A tower can be an advantageous observation post or a monument to the past. Lithics’ Tower Of Age is both. The Portland quartet has an undeniable hankering for musical methods that were first developed before anyone in the band was born. The crisp, choppy grooves of drummer Wiley Hickson and bassist Bob Desaulniers are directly descended from those of post-punk combos like Pylon and Delta 5. Guitarists Aubrey Hornor and Mason Crumley have studied the start/stop structures and terse, conversational leads of Captain Beefheart’s Magic Band and early-‘80s Fall so closely, they could probably show the surviving members of those ensembles how to do it right again. And Desaulniers’ low-tech tape collages complicate and interrupt the band’s rocking performances in a manner similar to Fall leader’s Mark E. Smith’s disruptive C-90 interventions.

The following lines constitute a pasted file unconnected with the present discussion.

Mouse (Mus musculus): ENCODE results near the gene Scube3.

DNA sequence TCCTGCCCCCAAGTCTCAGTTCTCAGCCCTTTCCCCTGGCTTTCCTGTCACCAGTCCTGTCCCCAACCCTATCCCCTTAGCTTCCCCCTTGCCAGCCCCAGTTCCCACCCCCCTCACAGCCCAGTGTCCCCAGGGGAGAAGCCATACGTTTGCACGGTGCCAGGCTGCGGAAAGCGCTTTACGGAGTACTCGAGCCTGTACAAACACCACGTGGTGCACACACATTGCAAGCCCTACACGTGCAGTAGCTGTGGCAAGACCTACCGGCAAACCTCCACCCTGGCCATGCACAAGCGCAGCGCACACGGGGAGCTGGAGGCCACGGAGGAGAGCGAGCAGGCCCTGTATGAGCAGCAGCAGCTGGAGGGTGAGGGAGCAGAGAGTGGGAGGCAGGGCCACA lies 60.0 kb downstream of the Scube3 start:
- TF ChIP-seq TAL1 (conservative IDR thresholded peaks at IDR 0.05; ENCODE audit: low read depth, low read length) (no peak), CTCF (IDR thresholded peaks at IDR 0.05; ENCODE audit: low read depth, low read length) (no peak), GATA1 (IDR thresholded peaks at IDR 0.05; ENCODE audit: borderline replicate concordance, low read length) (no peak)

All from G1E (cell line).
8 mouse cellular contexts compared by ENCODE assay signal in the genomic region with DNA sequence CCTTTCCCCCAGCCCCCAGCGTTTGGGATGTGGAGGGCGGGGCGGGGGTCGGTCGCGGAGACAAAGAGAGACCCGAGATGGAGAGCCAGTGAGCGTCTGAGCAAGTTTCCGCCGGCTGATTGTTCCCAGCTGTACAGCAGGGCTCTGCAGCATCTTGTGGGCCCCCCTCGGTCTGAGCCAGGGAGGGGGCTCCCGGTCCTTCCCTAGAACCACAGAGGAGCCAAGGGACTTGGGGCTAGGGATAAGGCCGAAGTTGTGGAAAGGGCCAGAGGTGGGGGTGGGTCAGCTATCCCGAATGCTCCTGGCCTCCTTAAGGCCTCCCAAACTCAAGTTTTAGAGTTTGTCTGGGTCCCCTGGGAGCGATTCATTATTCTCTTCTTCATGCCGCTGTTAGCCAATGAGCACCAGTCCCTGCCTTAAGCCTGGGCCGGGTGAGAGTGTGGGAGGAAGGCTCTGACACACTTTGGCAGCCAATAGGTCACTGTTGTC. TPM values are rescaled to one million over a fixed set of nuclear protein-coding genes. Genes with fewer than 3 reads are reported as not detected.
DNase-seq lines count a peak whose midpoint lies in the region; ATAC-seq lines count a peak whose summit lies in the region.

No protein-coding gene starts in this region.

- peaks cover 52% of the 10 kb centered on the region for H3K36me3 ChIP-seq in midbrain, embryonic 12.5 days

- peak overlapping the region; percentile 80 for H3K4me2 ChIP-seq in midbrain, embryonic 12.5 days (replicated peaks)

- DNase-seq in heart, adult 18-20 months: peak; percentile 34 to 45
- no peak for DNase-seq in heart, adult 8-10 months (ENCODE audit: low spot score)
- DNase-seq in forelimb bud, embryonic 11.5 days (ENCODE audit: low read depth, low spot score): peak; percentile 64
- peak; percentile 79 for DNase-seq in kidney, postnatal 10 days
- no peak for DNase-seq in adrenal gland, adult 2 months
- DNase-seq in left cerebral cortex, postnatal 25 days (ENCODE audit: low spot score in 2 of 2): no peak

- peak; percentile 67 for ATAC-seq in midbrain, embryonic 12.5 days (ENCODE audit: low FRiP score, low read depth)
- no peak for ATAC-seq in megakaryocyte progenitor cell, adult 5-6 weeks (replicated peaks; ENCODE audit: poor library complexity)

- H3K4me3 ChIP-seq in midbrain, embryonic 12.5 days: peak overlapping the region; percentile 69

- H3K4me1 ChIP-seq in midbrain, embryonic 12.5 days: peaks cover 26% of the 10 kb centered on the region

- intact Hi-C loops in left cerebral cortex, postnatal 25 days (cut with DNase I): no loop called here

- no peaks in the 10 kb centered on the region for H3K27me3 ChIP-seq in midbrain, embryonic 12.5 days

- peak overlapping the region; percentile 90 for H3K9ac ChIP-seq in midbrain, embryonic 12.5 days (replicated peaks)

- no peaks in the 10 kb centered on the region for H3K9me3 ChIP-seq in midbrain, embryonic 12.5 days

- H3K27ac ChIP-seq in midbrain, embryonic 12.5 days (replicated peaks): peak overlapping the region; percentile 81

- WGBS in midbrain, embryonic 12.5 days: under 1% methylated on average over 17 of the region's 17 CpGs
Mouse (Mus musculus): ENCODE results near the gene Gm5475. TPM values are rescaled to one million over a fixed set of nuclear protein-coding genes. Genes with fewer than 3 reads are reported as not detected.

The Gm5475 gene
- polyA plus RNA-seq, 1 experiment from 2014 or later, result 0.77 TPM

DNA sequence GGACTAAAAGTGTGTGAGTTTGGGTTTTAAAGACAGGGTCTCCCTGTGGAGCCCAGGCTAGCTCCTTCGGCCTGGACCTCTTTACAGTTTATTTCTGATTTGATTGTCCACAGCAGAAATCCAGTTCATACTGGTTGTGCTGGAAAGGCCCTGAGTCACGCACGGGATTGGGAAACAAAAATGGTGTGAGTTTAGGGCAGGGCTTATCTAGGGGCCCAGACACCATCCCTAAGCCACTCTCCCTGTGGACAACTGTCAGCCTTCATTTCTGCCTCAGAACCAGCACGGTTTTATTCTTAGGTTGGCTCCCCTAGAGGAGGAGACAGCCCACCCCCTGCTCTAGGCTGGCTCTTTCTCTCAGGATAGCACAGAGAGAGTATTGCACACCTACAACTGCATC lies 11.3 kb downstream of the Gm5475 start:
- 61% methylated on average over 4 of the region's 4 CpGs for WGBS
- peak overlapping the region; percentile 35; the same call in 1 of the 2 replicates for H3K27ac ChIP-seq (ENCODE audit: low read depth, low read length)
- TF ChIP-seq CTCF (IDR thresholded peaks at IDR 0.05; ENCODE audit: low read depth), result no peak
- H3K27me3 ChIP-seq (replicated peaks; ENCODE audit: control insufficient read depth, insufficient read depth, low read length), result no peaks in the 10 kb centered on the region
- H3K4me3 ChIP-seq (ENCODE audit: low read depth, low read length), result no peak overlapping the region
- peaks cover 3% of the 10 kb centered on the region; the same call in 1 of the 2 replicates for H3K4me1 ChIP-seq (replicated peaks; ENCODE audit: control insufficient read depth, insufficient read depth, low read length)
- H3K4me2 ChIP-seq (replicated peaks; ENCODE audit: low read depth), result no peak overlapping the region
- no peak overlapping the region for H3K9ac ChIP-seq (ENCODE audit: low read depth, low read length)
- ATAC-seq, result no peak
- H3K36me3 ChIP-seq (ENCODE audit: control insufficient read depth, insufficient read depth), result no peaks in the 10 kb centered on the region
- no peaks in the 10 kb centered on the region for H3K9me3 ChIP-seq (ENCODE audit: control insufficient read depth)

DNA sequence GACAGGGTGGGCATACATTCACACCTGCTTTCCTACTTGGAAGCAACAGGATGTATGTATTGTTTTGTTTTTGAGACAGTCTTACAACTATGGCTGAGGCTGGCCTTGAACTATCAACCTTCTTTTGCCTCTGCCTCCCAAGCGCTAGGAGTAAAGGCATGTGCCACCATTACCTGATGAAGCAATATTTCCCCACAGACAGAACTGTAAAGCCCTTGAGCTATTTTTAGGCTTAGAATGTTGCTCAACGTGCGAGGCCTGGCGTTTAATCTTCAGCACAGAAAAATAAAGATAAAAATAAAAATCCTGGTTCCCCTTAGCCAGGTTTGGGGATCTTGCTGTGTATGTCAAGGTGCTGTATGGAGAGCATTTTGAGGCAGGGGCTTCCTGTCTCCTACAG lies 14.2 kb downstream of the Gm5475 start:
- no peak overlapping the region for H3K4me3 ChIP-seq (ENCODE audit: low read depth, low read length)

But the cultural landscape that Lithics surveys is present, or even prescient. Who can’t stroll down an American street nowadays without obsessing about somebody’s ink? “Snake Tattoo” succinctly captures the combination “Woah, what did I just see?” and “Why can’t I forget that tat?” And the lines “You take a walk with me/Hands to the side,” from first single “Hands,” nail a social-distancing vibe that may have been a choice when Hornor first gave deadpan voice to the words, but is now an essential survival strategy. Call ‘em classic or pertinent; either way, you’re right.